Thursday, January 11, 2018

Winter Cleaning (Joe and Mo)

If you live in or near Philadelphia, then you know that we've had some nasty storms lately. Nasty enough to close down the PSC because the streets and sidewalks would be that unsafe. But while I don't have any new stories this week, I do have some older ones. Sometimes after an older bud finishes their story, they'll either go into more detail or a conversation will pop up around it. Either way, it'll be so interesting that I write it all down and save it for a rainy day. Here's a few of those stories to warm you up during the winter storms.
Fair warning, Joe's stories uses the word "Negro" to describe Black people. It's in the context for the 40's when that word was commonly used, but I figured I'd give a heads up just in case.

Joe Garrison


Black History Month: Jackie Robinson

Joe: And the reason why I chose Jackie Robinson is because, well number one I like sports. Number two, I used to like baseball, I used to follow baseball when I was younger. We call baseball America’s Pastime, and ever since I read that the game was invented in 1869, but the first organized baseball leagues were started, believe it or not, in 1883. And up until 1947 it was an all white sport. You didn’t have any, any people of color playing. Oh, they played but they weren’t accepted into the organized um baseball leagues that we know today; that is the National American League. Then in 1945, Branch Rickey, who was president of the Brooklyn Dodgers, had gone down to watch the players from the—what’d they call it—the Negro leagues back then. And there was some very, very famous Negro ball players that participated in that league. There’d be like Josh Gibson, Satchel Paige—In fact, Satchel Paige played baseball, believe it or not, all the way up into his mid-fifties.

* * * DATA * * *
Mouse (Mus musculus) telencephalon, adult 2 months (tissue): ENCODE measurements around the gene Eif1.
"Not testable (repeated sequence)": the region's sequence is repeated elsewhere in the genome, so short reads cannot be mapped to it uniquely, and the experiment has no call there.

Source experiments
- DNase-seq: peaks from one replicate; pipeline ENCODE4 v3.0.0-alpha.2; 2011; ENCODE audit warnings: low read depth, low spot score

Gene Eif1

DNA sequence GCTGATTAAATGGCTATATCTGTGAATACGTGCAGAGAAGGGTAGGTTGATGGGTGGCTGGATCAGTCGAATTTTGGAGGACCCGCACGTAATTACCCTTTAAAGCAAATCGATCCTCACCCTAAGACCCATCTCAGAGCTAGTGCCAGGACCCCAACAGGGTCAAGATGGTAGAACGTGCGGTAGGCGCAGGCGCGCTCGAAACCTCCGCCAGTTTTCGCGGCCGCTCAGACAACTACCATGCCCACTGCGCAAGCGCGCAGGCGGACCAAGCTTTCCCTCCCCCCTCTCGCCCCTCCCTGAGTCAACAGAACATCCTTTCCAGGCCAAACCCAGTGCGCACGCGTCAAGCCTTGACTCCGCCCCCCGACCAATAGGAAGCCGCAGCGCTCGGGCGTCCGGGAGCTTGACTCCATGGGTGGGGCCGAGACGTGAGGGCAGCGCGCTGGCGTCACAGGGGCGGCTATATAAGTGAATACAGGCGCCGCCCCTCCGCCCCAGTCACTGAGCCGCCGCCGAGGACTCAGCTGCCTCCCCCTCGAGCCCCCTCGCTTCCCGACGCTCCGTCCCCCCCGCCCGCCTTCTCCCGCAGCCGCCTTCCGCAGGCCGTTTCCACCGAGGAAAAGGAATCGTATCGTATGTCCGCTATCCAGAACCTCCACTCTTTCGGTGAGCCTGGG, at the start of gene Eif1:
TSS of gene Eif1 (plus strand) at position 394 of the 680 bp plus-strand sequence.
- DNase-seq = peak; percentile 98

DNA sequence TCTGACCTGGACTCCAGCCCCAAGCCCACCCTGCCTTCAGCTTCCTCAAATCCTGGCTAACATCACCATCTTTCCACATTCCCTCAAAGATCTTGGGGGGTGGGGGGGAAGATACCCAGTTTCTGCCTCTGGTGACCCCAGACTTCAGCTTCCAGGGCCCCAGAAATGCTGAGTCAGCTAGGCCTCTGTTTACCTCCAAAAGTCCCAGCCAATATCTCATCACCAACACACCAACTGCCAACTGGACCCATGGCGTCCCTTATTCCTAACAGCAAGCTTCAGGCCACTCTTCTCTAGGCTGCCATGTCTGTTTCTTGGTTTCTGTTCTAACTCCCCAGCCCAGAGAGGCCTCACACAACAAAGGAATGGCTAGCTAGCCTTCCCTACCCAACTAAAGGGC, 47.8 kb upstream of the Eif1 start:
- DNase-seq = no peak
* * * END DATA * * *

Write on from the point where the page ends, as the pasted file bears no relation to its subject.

Well, Branch Rickey discovered Jackie Robinson and he liked his style of play, and he came back that year and he told some of the other owners about this great find. And he would’ve liked Jackie to play for the Brooklyn Dodgers. In 1947, Jackie finally did break the color barrier, and he was the first Black American to play in the national leagues. But his first couple of years that he played, there was a lot of ill will against him, a lot of prejudice against him. In fact there was particular instance that I don’t remember but I heard about it, and I really believe that it actually happened. That somebody in the stands released a black cat onto the field and yelled out to Jackie Robinson, “Come get your brother.”

Elliot: That would be in Philly.

Joe: Oh, it was! Yeah, that’s right.

Elliot: That person was right here.

Joe: Yeah, because the Phillies were a very prejudiced team back then. However, one of the first baseball players to really accept Jackie Robinson as an equal was Peewee Reese, a White ball player. But he encouraged Jackie to keep the faith and keep on with his dream. And he did and in fact, everybody who knows baseball knows Jackie Robinson’s number, they know what he did on the baseball field, and he is revered by most baseball players. And again I say I decided to do a piece of Jackie Robinson because he really was a part of Black History.

Mo McCooper


Pick-Up Trucks

Mo: Thinking of having a young lady in there just was considered too dangerous. Even a tomboy like Joanie couldn’t have…Well, you know.

Anyway, you girls have gotten some short shift…shrift, I guess is the word. And um you’re still getting some in a sense. And it’s changed, but not enough.

Frances: Well, not all of us even had any desire to ride in the back of a truck.

Mo: Well, that’s because you hadn’t seen me and my cousin Johnny or Frankie! (laugh)

Frances: Well, they would deal with the…in the back of a pick-up truck maybe.

Mo: They had more fun! Every time we passed a car, we’d holler, “Get a horse!” We thought we were big shots. But there was a certain freedom being back there.

Frances: Out there.

Mo: Yeah.
Thanks again for reading, and I hope you're enjoying the snow when it's safe to do so, and warm and cozy indoors when it's not.
Curated by Caitlin Cieri